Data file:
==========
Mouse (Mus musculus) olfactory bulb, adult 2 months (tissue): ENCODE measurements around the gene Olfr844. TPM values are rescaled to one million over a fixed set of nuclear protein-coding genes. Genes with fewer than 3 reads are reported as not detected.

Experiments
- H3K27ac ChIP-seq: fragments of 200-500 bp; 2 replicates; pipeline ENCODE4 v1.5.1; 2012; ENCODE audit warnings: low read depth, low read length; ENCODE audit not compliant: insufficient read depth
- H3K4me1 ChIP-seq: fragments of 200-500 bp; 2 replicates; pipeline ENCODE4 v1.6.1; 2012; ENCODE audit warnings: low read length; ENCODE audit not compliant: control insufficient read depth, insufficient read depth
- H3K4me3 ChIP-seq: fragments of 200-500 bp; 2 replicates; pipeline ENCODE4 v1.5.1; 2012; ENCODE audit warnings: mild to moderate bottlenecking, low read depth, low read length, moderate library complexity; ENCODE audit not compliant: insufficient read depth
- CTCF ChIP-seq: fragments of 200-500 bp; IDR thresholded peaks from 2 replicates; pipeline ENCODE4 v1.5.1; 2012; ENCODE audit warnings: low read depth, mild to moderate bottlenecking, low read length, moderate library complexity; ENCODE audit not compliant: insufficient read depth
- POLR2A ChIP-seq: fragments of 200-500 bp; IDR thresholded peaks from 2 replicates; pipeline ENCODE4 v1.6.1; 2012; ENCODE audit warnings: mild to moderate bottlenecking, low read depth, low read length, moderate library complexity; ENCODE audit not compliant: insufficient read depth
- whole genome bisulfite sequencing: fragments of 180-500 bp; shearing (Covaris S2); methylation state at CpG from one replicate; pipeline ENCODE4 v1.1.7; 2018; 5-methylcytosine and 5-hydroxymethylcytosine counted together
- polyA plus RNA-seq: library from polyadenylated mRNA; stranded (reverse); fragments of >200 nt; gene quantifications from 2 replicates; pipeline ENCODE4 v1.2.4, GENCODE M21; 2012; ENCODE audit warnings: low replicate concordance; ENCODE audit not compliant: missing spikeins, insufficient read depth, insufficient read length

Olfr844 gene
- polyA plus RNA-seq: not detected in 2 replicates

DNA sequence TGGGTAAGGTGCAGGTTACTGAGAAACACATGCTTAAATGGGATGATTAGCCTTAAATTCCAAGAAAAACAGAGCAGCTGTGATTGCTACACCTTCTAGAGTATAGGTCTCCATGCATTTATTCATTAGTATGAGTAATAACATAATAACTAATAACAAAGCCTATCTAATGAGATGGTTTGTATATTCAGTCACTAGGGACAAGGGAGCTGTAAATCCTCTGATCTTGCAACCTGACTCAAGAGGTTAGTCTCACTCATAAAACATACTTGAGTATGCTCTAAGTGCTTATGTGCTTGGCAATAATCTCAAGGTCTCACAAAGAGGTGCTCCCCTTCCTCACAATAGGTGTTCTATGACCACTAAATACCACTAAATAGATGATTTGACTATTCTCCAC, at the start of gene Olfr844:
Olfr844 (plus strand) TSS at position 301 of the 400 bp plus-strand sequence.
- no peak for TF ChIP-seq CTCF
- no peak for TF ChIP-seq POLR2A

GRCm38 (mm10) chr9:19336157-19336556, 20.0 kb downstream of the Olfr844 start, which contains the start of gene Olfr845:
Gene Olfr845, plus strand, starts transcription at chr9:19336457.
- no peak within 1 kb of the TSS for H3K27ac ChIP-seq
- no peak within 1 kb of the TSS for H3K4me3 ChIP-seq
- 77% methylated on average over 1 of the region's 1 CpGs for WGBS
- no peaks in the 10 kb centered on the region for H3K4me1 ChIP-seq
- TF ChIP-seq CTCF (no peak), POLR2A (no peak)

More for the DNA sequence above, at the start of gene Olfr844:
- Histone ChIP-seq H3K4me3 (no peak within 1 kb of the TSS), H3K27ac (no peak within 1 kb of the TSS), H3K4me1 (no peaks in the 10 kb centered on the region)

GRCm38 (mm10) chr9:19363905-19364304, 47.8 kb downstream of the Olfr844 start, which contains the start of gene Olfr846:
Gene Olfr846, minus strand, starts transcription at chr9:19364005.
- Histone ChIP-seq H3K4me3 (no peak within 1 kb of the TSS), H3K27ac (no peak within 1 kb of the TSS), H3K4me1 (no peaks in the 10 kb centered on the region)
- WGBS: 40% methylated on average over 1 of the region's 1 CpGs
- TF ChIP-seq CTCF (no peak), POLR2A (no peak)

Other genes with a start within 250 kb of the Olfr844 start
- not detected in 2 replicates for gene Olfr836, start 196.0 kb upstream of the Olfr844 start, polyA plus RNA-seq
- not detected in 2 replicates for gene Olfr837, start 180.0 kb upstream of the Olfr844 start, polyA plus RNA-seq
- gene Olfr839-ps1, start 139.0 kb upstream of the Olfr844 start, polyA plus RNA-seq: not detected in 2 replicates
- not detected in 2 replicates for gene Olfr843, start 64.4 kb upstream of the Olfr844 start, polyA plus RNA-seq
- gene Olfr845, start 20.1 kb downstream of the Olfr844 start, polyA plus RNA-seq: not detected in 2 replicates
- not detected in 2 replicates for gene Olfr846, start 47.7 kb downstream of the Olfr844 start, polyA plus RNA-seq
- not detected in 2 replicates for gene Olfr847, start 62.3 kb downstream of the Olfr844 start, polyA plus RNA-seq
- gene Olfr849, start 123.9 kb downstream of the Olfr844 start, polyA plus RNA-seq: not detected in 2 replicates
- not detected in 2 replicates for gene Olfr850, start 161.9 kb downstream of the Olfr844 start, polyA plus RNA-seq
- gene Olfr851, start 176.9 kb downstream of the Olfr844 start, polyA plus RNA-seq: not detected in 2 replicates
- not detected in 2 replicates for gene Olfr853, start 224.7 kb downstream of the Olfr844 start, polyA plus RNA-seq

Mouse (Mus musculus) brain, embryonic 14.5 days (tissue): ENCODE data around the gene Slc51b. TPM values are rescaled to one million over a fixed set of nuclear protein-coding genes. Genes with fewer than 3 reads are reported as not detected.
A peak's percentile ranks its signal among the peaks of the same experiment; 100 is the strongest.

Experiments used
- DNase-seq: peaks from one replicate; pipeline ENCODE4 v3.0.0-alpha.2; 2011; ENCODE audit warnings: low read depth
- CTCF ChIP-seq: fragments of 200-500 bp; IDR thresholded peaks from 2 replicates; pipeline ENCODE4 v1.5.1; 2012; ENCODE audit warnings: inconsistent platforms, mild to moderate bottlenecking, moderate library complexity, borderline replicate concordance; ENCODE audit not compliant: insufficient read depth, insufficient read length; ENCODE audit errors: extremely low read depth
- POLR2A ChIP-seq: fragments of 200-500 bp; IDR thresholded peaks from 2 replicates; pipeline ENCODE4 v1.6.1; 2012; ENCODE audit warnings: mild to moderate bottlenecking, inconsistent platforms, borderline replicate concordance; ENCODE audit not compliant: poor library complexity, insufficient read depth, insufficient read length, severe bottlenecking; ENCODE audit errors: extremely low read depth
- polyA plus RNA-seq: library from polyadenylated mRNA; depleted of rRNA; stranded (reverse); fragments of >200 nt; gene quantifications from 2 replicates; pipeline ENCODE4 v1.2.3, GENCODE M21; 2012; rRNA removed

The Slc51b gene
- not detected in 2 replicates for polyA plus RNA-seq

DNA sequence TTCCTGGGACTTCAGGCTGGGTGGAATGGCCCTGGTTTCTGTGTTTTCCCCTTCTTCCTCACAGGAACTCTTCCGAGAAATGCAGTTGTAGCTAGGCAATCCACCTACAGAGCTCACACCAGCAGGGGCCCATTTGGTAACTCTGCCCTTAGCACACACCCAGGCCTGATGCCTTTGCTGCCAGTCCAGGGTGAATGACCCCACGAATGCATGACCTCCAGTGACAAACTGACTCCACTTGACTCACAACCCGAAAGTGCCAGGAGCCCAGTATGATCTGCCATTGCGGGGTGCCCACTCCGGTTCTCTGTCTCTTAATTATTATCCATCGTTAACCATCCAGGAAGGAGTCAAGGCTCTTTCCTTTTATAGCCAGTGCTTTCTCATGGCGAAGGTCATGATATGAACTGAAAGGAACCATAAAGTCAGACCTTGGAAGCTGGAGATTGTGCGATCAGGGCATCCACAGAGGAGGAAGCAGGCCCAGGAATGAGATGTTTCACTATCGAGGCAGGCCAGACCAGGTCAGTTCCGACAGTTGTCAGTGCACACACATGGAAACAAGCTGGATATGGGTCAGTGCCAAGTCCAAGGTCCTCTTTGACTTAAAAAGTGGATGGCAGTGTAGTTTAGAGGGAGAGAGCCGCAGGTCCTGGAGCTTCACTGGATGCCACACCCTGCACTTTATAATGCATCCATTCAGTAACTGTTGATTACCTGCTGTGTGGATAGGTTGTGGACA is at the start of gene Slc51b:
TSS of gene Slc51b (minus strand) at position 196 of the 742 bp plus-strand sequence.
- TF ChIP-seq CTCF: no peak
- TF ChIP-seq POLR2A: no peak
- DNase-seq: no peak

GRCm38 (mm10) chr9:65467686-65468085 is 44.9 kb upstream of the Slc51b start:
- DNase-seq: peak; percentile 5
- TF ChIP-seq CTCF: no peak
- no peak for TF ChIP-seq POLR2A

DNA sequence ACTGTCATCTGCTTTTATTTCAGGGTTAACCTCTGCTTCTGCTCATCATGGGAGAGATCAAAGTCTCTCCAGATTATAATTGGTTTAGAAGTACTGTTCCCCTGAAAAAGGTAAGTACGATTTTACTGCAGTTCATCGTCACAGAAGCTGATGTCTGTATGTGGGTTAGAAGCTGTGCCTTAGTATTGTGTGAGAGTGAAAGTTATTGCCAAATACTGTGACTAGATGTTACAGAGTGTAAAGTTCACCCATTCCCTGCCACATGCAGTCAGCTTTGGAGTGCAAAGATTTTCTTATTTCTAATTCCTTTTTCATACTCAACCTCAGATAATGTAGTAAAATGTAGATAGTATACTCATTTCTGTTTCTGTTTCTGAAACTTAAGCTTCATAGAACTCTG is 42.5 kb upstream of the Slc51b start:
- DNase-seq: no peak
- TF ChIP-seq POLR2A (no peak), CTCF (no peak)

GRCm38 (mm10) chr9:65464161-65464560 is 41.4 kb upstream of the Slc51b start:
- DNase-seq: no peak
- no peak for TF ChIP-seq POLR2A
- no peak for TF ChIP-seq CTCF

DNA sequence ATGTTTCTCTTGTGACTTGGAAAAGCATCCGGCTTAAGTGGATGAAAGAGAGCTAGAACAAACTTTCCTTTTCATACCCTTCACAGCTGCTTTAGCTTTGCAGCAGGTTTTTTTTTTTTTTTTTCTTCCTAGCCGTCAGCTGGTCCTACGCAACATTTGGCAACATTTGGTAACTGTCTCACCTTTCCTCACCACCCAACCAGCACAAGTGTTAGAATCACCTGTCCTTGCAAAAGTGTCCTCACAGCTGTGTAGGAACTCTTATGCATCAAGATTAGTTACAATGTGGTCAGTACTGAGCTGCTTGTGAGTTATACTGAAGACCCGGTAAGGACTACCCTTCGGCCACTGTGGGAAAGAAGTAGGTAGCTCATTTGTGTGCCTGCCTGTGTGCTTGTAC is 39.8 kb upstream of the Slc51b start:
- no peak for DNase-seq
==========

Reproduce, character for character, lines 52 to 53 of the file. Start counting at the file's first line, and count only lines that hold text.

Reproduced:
TSS of gene Slc51b (minus strand) at position 196 of the 742 bp plus-strand sequence.
- TF ChIP-seq CTCF: no peak